• Healthcare reform

Responding to a questionnaire issued by The Legal Intelligencer in April 2012, Kane pledged, if elected, to withdraw Pennsylvania from the multistate lawsuit brought by state attorneys general against the Affordable Care Act the moment she took office. "Health care in this country is broken. Our Constitution affords a criminal the right to an attorney but doesn't afford a sick child a doctor. That is unconscionable."[40]


For a relative newcomer Kane made a quite splash, snagging a high-profile endorsement from former President Bill Clinton in March of 2012 before the primary election. A Kane campaign press release featured Clinton's words of support for the attorney general candidate: "She is a great Democrat who understands that an Attorney General’s job is to stand up for consumers and people...I’m proud to endorse my friend Kathleen Kane and I hope she’ll become the first woman ever elected Attorney General by the people of Pennsylvania.”[41] Clinton went on to stump for Kane at campaign events leading up to the April 24 primary, which she won.

  • Bill Clinton
  • The Philadelphia Inquirer[42]
  • Patrick Murphy officially endorsed his former primary election opponent on May 15, acknowledging the competitive nature of the contest which led him to that point. He called the race "a family fight" and urged Democrats to rally behind Kane in the general election.[43]


Republican PAC attack ad

In late September 2012, the Republican State Leadership Committee in Washington, D.C., the PAC backing Freed (R) paid $558,700 to air a television advertisement on select Philadelphia stations containing what turned out to be false attacks on Kane.[44] The RSLC ad cited an example of a plea bargain that had been made in a rape case during Kane's stint at the Lackawanna District Attorney's office, inaccurately portraying her involvement in the deal to make her look "soft" on rape. Soon after its release, the content of the ad was refuted by the father of one of the two rape victims whose cases were mentioned. “I’d like to ask the people who made this outrageous advertisement if they would like their daughter’s tragic story all over television...if they can't convince people to vote for [Freed] without lying, he should not even be running,” the father wrote in a letter first published in the Philadelphia Daily News.[44] Documentation provided by the DA's office confirmed the father's claim that Kane's involvement in the case was purely administrative and ended after the preliminary filing stage, leading the PAC to pull the ad and publicly acknowledge the error.[45] The RSLC removed any reference to the rape case and promptly re-released the edited version, but continued airing the original ad on their website, angering the campaign more. “Freed needs to tell his people to take their ad down immediately and take their special interest money and their dirty tricks and get out of Pennsylvania. The people of Pennsylvania deserve better,” said a campaign spokesman.[46] After significant prodding by Kane's campaign, Freed's campaign manager commented on the controversy, saying, "It’s our sincere hope that our opponent, as well as any outside groups that are supporting our campaign or our opponent’s campaign, conduct themselves in an honest and ethical manner.”[46]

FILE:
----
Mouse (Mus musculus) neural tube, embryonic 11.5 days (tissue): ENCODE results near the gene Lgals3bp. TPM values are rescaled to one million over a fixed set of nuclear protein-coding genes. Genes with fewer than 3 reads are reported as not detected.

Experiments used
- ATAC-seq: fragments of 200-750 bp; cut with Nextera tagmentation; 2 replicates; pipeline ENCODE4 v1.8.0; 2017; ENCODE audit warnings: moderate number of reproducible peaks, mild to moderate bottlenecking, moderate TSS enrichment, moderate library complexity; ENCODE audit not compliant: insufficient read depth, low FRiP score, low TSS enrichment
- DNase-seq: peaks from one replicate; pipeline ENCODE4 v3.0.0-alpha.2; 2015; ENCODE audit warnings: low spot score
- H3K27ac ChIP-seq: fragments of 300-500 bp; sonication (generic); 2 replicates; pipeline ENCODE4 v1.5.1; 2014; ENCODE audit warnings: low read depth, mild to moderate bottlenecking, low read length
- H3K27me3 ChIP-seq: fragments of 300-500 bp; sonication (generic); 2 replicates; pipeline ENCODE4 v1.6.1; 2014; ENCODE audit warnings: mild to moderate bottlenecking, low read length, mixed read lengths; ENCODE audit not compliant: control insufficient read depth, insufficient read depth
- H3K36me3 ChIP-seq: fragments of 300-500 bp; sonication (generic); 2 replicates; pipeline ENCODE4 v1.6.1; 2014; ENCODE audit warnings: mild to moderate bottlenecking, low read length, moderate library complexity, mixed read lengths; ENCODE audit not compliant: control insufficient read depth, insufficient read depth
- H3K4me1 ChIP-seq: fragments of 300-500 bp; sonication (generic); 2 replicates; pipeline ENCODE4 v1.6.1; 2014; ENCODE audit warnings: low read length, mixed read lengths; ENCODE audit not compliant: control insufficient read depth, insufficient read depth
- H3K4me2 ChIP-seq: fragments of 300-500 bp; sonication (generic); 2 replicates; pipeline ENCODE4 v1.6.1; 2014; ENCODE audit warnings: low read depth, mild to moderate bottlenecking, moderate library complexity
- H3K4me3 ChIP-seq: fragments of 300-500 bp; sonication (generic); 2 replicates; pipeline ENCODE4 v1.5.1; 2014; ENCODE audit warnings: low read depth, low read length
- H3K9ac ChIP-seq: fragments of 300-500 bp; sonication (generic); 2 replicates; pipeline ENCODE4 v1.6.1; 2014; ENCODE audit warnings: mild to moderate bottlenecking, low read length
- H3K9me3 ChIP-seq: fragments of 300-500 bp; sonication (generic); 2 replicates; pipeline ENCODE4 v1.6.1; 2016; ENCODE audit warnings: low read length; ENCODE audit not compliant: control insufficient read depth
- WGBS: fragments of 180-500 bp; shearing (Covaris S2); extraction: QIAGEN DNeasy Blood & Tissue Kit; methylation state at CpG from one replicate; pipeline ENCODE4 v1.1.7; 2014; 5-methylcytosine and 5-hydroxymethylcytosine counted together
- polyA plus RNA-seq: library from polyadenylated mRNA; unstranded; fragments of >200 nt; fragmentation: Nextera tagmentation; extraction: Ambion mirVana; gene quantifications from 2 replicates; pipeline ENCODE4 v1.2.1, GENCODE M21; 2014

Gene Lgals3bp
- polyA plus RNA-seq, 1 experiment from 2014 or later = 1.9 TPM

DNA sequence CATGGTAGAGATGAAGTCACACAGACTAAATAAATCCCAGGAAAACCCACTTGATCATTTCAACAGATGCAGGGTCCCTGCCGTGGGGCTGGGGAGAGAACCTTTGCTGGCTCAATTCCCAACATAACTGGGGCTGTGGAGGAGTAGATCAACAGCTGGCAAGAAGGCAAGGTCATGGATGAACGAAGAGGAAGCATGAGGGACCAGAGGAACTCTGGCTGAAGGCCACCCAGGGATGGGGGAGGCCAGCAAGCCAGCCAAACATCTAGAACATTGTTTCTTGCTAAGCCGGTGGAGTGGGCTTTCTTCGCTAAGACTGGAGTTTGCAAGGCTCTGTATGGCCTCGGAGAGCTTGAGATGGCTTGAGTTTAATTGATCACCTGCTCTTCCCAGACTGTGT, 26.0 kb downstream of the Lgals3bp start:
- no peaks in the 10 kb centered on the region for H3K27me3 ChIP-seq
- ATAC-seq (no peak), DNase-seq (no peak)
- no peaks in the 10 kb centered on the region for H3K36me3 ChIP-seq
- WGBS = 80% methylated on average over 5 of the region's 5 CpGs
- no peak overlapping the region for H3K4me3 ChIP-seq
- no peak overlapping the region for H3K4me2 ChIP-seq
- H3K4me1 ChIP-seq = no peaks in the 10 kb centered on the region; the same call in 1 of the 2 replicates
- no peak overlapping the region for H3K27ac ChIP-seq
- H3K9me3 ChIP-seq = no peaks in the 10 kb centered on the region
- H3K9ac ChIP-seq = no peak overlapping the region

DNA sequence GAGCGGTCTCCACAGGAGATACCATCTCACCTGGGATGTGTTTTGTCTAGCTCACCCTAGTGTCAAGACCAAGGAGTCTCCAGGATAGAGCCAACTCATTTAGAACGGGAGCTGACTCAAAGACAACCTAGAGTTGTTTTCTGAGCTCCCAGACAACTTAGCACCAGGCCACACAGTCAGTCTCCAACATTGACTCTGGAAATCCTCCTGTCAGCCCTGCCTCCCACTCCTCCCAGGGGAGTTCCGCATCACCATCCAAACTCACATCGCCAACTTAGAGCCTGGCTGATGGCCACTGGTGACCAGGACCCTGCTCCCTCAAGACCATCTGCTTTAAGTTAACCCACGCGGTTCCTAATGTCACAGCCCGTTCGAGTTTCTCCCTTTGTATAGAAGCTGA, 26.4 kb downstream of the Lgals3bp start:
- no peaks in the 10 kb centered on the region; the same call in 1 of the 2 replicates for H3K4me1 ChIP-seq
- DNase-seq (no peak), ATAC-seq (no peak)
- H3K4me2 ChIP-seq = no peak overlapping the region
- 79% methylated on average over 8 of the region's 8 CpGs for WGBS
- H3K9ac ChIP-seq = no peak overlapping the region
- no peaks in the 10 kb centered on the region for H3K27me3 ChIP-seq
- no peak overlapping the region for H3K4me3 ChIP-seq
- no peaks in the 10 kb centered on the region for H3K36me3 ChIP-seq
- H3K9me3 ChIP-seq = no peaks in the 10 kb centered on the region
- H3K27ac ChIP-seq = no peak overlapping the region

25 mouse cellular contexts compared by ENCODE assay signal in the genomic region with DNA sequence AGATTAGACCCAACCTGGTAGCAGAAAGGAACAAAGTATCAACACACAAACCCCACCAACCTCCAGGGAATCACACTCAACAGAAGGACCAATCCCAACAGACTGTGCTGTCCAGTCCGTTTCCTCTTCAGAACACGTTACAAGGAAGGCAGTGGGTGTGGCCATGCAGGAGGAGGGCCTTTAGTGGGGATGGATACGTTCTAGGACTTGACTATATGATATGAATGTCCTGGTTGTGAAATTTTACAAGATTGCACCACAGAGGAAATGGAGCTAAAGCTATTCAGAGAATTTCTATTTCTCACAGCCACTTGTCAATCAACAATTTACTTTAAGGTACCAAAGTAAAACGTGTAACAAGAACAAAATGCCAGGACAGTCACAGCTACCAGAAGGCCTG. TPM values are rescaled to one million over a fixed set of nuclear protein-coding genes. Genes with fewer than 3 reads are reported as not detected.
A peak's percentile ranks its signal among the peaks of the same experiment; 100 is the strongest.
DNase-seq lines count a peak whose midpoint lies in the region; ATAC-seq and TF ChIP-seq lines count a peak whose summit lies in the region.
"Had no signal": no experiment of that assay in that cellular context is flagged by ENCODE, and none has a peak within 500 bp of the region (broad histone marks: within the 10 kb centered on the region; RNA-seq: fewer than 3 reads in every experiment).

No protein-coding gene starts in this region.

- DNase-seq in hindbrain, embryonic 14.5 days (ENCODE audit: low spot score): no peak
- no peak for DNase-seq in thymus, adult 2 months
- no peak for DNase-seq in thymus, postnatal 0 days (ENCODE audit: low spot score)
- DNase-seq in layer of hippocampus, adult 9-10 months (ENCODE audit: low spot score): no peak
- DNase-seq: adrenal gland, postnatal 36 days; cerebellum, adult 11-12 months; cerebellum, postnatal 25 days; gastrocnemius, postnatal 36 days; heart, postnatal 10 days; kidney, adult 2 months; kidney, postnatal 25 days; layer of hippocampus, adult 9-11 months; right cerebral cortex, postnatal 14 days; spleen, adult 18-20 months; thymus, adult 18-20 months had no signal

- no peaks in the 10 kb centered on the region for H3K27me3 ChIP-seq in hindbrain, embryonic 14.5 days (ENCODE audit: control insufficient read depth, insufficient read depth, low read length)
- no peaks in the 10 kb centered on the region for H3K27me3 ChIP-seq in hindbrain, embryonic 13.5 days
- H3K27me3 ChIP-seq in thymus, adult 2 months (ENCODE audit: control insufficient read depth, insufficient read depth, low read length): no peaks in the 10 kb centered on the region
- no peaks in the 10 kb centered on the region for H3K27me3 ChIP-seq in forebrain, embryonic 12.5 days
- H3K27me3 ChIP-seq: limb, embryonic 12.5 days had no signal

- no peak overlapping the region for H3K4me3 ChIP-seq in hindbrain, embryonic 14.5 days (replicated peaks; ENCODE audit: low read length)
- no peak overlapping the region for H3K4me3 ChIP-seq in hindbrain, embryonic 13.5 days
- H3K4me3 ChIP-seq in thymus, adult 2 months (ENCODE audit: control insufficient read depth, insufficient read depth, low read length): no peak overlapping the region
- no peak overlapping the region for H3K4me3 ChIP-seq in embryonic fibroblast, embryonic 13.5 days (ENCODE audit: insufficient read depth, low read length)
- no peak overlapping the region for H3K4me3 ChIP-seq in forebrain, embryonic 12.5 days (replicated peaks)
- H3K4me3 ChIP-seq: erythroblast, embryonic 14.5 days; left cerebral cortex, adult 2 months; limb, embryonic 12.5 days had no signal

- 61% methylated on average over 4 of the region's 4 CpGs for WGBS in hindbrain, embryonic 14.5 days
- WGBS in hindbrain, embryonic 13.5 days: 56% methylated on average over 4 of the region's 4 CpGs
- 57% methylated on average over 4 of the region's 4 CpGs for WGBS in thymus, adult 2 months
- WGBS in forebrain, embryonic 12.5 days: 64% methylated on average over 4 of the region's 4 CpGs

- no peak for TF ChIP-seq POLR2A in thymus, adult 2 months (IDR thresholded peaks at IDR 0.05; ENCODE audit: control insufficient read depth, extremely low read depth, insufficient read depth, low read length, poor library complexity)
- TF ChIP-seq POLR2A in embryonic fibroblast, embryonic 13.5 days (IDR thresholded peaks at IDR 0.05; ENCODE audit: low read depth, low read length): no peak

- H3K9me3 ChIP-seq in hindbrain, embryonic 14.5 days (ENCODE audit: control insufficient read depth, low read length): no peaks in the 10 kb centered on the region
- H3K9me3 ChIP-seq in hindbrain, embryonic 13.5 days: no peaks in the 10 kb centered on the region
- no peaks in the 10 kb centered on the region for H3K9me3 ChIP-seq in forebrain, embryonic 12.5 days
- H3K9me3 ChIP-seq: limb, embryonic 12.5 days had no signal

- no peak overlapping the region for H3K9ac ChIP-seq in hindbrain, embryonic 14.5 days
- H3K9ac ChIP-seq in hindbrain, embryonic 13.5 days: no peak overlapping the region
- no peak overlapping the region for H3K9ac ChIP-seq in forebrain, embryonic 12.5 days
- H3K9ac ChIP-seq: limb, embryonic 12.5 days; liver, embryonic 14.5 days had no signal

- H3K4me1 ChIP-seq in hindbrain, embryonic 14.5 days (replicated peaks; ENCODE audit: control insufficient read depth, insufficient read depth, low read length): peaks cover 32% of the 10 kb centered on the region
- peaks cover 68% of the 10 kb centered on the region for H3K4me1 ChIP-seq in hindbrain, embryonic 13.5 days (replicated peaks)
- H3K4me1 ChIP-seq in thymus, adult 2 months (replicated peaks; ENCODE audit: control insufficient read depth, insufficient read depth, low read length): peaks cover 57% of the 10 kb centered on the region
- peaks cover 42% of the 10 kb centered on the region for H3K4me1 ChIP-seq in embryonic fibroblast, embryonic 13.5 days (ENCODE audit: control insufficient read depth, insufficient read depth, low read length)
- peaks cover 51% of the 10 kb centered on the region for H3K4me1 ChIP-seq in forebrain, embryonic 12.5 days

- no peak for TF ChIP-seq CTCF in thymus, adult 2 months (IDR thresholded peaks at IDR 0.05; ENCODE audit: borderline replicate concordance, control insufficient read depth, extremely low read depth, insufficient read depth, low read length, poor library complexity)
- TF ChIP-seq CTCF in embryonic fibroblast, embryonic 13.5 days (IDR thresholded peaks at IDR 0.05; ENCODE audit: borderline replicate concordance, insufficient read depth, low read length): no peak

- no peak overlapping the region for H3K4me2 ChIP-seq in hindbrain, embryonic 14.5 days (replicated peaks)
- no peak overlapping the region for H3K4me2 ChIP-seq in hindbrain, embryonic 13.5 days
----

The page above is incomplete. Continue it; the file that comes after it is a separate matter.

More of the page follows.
Campaign donors

Comprehensive donor information for Kane is available dating back to 2012. Based on available campaign finance records, Kane raised a total of $5,722,825 during that time period. This information was last updated on June 7, 2013.[47]

Kathleen Kane's Campaign Contribution History
Year Office Result Contributions
2012 Pennsylvania Attorney General Won $5,722,825
Grand Total Raised $5,722,825


Kane to the position of Pennsylvania Attorney General in 2012. During that election cycle, Kane raised a total of $5,722,825.


Kane resides in Clarks Summit. In December 2014, Kane filed for a divorce from her husband of 14 years, Chris Kane, with whom she has two sons, Christopher and Zach.[48]

Recent news

This section displays the most recent stories in a Google news search for the terms "Kathleen Kane Pennsylvania Attorney."

Some of the stories below may not be relevant to this page due to the nature of Google's news search engine.

Kathleen Kane - Google News Feed

  • Loading...



Committee to Elect Kathleen Kane
P.O. Box 20182
Scranton, PA 18503

Tel: (570) 580-0860
E-mail: info@kathleenkane.com

See also

External links

Suggest a link


  1. Philadelphia Inquirer, "Election Results 2012," accessed November 7, 2012
  2. 2.0 2.1 Kathleen Kane for Attorney General of Pennsylvania, "About Kathleen," accessed February 13, 2012
  3. Philly.com, "Kane becomes 1st woman - and 1st Democrat - to become Pa. attorney general," November 8, 2012
  4. The Morning Call, "How Kathleen Kane did it," November 7, 2012